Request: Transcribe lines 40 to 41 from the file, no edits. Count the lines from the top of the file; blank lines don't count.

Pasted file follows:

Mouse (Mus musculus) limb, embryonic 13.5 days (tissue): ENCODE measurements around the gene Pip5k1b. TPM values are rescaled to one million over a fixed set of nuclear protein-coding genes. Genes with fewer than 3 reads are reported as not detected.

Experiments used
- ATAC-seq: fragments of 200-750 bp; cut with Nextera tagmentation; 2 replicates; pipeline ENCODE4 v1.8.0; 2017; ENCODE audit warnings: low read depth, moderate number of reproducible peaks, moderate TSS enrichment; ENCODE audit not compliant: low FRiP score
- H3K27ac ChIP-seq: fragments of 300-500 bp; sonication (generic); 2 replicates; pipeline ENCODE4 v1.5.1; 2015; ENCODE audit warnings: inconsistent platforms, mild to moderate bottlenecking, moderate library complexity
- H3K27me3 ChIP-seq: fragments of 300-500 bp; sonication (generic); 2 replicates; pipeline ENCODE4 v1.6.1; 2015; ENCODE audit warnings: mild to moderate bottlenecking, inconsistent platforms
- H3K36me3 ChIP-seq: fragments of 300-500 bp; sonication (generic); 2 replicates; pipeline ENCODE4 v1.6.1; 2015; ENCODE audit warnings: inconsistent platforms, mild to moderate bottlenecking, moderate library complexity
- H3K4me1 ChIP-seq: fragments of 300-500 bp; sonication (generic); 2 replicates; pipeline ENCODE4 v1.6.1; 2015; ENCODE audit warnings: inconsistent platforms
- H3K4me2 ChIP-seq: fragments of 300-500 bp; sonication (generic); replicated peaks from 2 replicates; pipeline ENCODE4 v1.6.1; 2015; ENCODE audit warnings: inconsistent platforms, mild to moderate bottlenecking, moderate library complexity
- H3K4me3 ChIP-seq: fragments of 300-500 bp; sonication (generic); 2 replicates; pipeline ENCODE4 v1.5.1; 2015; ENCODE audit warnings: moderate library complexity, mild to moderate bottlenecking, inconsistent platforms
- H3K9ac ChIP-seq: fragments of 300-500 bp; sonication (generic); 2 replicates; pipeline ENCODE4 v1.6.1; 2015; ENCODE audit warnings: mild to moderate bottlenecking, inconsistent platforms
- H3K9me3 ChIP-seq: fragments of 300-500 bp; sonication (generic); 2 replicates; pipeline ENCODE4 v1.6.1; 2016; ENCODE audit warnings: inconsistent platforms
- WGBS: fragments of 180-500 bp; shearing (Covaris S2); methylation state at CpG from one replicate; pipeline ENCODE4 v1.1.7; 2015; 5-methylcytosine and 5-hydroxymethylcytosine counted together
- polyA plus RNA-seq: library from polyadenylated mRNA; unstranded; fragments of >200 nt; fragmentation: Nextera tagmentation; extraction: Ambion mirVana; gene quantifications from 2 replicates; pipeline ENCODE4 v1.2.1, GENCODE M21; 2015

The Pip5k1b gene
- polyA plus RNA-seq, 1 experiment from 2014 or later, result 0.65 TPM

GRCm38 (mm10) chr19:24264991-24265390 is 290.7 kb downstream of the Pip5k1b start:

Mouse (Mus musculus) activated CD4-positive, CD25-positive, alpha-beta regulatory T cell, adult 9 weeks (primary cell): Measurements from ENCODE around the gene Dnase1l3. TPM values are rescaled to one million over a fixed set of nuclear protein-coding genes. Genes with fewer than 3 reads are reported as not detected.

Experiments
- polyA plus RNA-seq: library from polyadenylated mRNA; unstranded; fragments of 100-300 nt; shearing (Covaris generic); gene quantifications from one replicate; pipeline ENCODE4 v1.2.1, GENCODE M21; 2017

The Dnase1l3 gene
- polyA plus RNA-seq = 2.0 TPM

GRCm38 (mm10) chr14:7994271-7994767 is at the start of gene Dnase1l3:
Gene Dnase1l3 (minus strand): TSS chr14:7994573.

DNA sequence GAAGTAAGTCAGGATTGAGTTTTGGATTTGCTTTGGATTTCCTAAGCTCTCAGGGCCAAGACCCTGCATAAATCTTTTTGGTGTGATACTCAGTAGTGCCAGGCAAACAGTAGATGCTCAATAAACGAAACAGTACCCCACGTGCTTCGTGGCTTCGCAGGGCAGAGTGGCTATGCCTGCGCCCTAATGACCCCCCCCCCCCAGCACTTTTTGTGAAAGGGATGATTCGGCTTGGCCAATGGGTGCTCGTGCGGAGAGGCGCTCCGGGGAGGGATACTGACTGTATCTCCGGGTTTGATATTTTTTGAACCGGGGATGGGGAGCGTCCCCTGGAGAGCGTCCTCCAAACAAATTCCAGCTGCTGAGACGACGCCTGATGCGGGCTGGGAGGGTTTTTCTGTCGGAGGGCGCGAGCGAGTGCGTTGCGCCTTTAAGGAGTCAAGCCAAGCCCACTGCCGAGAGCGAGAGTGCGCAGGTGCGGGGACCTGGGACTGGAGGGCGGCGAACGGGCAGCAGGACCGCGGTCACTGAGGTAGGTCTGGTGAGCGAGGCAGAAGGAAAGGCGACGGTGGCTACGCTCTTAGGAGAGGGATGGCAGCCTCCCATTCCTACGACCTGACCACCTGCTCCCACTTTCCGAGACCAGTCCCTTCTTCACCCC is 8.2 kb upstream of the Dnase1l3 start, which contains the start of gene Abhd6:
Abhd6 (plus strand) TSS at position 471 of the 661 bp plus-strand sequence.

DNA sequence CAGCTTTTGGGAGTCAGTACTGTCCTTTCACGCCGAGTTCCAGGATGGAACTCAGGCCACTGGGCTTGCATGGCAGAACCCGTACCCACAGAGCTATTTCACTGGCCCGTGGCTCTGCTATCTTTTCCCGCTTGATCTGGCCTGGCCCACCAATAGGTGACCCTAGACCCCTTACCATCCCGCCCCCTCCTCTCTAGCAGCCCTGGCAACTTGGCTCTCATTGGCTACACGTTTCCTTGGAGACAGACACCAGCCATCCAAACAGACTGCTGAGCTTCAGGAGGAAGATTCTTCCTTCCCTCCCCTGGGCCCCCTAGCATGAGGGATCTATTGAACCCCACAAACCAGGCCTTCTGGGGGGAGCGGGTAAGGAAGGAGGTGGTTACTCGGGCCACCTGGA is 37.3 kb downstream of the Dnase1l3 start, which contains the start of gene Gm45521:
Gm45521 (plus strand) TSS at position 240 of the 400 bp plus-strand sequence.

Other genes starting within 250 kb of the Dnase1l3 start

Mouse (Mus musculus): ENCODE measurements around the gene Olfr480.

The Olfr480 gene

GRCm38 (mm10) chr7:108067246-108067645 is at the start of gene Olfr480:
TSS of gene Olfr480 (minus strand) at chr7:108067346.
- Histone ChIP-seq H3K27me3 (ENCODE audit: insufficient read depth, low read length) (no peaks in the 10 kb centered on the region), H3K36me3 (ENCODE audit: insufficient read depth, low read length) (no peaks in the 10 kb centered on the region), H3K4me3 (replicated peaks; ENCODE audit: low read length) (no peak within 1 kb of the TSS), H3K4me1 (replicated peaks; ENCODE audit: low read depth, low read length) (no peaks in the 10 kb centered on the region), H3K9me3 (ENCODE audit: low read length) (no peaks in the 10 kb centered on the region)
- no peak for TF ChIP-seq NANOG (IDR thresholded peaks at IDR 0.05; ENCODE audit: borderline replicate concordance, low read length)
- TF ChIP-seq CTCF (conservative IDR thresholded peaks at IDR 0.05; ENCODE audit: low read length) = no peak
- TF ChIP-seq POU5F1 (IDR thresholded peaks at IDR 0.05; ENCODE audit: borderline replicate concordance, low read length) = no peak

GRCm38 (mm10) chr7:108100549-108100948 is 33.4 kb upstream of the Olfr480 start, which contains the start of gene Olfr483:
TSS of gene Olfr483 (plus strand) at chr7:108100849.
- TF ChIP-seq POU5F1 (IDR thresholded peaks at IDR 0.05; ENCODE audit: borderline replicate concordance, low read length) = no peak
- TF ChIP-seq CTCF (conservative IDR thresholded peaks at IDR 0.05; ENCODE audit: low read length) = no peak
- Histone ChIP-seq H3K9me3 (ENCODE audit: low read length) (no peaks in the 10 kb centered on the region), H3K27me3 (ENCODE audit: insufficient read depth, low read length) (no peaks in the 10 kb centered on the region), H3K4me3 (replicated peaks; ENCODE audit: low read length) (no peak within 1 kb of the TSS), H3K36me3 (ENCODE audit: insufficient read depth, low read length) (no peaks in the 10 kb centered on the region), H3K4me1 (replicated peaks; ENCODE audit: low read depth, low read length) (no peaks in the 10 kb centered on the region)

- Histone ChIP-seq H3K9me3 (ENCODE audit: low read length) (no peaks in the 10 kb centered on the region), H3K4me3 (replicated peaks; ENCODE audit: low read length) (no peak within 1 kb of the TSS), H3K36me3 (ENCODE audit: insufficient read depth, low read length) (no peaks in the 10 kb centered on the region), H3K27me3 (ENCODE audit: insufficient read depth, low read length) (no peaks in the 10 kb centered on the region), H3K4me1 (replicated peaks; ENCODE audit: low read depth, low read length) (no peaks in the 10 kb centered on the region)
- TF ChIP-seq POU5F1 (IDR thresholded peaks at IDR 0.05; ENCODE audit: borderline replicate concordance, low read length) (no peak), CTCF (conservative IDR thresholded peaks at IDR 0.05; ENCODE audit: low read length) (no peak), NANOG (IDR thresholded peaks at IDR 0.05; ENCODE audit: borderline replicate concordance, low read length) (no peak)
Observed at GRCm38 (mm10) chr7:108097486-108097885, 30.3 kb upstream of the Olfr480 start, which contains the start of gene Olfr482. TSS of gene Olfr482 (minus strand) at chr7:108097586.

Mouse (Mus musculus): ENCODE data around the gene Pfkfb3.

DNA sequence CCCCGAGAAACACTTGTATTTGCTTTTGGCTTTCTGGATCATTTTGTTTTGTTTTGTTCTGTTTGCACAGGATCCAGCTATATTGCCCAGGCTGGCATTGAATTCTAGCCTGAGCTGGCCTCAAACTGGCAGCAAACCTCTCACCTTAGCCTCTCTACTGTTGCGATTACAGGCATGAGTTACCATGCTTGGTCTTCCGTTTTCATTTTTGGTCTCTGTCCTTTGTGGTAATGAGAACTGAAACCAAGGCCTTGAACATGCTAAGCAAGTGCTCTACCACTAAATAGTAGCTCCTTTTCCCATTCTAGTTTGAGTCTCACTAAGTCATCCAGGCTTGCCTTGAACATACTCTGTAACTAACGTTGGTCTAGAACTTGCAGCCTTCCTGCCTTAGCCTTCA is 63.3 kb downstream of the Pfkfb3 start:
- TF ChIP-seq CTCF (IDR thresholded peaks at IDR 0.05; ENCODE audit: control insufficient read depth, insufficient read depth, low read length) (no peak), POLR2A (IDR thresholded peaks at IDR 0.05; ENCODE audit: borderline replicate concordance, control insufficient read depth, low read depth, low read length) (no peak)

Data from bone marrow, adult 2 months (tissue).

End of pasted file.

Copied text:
- TF ChIP-seq CTCF (conservative IDR thresholded peaks at IDR 0.05; ENCODE audit: low read length) = no peak
- Histone ChIP-seq H3K9me3 (ENCODE audit: low read length) (no peaks in the 10 kb centered on the region), H3K27me3 (ENCODE audit: insufficient read depth, low read length) (no peaks in the 10 kb centered on the region), H3K4me3 (replicated peaks; ENCODE audit: low read length) (no peak within 1 kb of the TSS), H3K36me3 (ENCODE audit: insufficient read depth, low read length) (no peaks in the 10 kb centered on the region), H3K4me1 (replicated peaks; ENCODE audit: low read depth, low read length) (no peaks in the 10 kb centered on the region)